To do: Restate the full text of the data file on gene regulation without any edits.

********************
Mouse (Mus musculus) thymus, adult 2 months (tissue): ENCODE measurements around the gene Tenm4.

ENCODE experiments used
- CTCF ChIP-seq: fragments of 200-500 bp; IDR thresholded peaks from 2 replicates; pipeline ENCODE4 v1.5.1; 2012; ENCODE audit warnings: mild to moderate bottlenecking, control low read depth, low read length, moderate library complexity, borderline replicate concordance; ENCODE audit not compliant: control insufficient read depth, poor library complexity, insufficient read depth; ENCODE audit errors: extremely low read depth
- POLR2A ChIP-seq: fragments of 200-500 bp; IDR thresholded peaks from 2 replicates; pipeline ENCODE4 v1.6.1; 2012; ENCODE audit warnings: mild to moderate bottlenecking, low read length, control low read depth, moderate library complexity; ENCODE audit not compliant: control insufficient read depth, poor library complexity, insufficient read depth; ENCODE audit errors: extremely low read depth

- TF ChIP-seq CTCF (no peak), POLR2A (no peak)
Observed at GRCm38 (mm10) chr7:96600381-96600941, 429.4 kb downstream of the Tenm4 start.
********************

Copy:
Mouse (Mus musculus) thymus, adult 2 months (tissue): ENCODE measurements around the gene Tenm4.

ENCODE experiments used
- CTCF ChIP-seq: fragments of 200-500 bp; IDR thresholded peaks from 2 replicates; pipeline ENCODE4 v1.5.1; 2012; ENCODE audit warnings: mild to moderate bottlenecking, control low read depth, low read length, moderate library complexity, borderline replicate concordance; ENCODE audit not compliant: control insufficient read depth, poor library complexity, insufficient read depth; ENCODE audit errors: extremely low read depth
- POLR2A ChIP-seq: fragments of 200-500 bp; IDR thresholded peaks from 2 replicates; pipeline ENCODE4 v1.6.1; 2012; ENCODE audit warnings: mild to moderate bottlenecking, low read length, control low read depth, moderate library complexity; ENCODE audit not compliant: control insufficient read depth, poor library complexity, insufficient read depth; ENCODE audit errors: extremely low read depth

- TF ChIP-seq CTCF (no peak), POLR2A (no peak)
Observed at GRCm38 (mm10) chr7:96600381-96600941, 429.4 kb downstream of the Tenm4 start.